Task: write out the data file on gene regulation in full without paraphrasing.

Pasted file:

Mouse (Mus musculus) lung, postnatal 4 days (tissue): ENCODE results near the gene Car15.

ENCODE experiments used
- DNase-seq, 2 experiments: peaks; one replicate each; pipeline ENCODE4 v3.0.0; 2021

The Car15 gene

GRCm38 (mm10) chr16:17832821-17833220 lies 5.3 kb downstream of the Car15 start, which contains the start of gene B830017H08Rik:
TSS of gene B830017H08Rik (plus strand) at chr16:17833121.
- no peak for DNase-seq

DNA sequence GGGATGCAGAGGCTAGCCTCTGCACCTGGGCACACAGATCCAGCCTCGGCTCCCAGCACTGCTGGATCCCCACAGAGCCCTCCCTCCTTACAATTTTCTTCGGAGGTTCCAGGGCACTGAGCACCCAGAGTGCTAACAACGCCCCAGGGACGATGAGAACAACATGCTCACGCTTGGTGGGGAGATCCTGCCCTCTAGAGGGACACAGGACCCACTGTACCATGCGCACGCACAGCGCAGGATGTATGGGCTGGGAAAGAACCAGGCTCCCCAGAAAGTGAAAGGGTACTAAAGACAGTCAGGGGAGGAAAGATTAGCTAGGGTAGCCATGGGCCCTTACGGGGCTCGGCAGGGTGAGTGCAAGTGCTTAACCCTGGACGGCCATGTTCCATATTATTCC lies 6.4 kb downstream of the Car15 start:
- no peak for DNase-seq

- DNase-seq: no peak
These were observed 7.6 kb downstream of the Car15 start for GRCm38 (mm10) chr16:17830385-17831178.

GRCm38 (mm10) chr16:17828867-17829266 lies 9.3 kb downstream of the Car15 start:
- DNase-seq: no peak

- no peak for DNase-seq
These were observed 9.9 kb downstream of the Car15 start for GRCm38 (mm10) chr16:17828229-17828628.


Mouse (Mus musculus) lung, postnatal 4 days (tissue): ENCODE results near the gene Car15.

ENCODE experiments used
- DNase-seq, 2 experiments: peaks; one replicate each; pipeline ENCODE4 v3.0.0; 2021

The Car15 gene

GRCm38 (mm10) chr16:17832821-17833220 lies 5.3 kb downstream of the Car15 start, which contains the start of gene B830017H08Rik:
TSS of gene B830017H08Rik (plus strand) at chr16:17833121.
- no peak for DNase-seq

DNA sequence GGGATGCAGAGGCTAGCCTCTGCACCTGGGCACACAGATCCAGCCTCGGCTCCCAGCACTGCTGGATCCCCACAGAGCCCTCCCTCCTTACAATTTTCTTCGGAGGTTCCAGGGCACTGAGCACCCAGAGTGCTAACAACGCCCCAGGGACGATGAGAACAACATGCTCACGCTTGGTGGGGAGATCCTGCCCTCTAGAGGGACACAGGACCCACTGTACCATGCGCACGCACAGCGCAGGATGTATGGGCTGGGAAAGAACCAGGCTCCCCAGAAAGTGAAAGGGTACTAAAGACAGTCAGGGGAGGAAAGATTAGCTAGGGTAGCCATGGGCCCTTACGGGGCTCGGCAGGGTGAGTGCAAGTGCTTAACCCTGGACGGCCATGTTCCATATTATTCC lies 6.4 kb downstream of the Car15 start:
- no peak for DNase-seq

- DNase-seq: no peak
These were observed 7.6 kb downstream of the Car15 start for GRCm38 (mm10) chr16:17830385-17831178.

GRCm38 (mm10) chr16:17828867-17829266 lies 9.3 kb downstream of the Car15 start:
- DNase-seq: no peak

- no peak for DNase-seq
These were observed 9.9 kb downstream of the Car15 start for GRCm38 (mm10) chr16:17828229-17828628.